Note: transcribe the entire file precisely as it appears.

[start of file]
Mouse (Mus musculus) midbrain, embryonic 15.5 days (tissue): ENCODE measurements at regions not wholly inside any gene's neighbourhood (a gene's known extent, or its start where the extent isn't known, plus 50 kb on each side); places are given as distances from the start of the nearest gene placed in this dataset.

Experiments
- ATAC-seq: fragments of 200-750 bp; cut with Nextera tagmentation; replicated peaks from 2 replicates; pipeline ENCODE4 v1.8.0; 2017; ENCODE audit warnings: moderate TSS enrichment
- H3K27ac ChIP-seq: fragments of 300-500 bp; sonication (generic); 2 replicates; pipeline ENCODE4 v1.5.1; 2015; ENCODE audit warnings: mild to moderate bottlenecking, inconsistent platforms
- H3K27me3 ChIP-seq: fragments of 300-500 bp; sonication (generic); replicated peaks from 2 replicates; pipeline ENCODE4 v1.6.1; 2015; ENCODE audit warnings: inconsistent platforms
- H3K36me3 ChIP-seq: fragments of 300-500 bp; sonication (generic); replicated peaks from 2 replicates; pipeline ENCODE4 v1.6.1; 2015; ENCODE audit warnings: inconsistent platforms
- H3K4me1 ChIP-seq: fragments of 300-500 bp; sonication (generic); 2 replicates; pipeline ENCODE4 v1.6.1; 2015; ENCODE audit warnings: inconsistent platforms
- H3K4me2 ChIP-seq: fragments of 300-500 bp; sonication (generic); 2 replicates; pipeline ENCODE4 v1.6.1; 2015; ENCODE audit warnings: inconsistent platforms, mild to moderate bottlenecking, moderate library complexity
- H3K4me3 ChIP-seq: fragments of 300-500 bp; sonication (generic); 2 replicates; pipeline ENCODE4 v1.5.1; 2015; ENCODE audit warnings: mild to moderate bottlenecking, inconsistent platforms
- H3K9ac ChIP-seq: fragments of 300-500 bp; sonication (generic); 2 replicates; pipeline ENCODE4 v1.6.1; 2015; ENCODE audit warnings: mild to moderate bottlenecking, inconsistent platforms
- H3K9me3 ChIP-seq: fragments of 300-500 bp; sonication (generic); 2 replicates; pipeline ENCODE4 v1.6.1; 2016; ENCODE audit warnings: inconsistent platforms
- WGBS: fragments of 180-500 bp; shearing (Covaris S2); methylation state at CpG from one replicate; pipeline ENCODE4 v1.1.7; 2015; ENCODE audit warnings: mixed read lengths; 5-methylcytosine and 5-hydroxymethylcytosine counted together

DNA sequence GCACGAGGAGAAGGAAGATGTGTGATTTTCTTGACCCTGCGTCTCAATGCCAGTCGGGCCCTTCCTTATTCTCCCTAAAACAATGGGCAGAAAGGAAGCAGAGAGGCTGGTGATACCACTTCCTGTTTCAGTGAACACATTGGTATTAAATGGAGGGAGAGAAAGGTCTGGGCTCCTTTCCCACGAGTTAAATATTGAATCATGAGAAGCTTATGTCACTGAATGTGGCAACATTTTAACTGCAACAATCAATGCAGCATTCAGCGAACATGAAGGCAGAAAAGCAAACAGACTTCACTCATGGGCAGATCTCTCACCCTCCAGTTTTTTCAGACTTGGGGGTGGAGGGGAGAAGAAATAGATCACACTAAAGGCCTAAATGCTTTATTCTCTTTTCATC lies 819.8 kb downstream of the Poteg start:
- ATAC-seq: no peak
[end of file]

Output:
Mouse (Mus musculus) midbrain, embryonic 15.5 days (tissue): ENCODE measurements at regions not wholly inside any gene's neighbourhood (a gene's known extent, or its start where the extent isn't known, plus 50 kb on each side); places are given as distances from the start of the nearest gene placed in this dataset.

Experiments
- ATAC-seq: fragments of 200-750 bp; cut with Nextera tagmentation; replicated peaks from 2 replicates; pipeline ENCODE4 v1.8.0; 2017; ENCODE audit warnings: moderate TSS enrichment
- H3K27ac ChIP-seq: fragments of 300-500 bp; sonication (generic); 2 replicates; pipeline ENCODE4 v1.5.1; 2015; ENCODE audit warnings: mild to moderate bottlenecking, inconsistent platforms
- H3K27me3 ChIP-seq: fragments of 300-500 bp; sonication (generic); replicated peaks from 2 replicates; pipeline ENCODE4 v1.6.1; 2015; ENCODE audit warnings: inconsistent platforms
- H3K36me3 ChIP-seq: fragments of 300-500 bp; sonication (generic); replicated peaks from 2 replicates; pipeline ENCODE4 v1.6.1; 2015; ENCODE audit warnings: inconsistent platforms
- H3K4me1 ChIP-seq: fragments of 300-500 bp; sonication (generic); 2 replicates; pipeline ENCODE4 v1.6.1; 2015; ENCODE audit warnings: inconsistent platforms
- H3K4me2 ChIP-seq: fragments of 300-500 bp; sonication (generic); 2 replicates; pipeline ENCODE4 v1.6.1; 2015; ENCODE audit warnings: inconsistent platforms, mild to moderate bottlenecking, moderate library complexity
- H3K4me3 ChIP-seq: fragments of 300-500 bp; sonication (generic); 2 replicates; pipeline ENCODE4 v1.5.1; 2015; ENCODE audit warnings: mild to moderate bottlenecking, inconsistent platforms
- H3K9ac ChIP-seq: fragments of 300-500 bp; sonication (generic); 2 replicates; pipeline ENCODE4 v1.6.1; 2015; ENCODE audit warnings: mild to moderate bottlenecking, inconsistent platforms
- H3K9me3 ChIP-seq: fragments of 300-500 bp; sonication (generic); 2 replicates; pipeline ENCODE4 v1.6.1; 2016; ENCODE audit warnings: inconsistent platforms
- WGBS: fragments of 180-500 bp; shearing (Covaris S2); methylation state at CpG from one replicate; pipeline ENCODE4 v1.1.7; 2015; ENCODE audit warnings: mixed read lengths; 5-methylcytosine and 5-hydroxymethylcytosine counted together

DNA sequence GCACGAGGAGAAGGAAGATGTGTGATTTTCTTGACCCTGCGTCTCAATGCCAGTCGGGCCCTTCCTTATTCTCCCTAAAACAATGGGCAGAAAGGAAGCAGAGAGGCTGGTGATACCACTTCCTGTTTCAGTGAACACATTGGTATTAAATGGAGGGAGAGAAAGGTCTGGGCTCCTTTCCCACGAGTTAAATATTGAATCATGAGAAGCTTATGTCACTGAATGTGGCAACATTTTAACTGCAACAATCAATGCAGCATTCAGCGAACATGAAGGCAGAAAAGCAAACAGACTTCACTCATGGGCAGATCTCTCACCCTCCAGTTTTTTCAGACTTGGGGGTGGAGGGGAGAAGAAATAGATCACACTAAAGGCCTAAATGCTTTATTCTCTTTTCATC lies 819.8 kb downstream of the Poteg start:
- ATAC-seq: no peak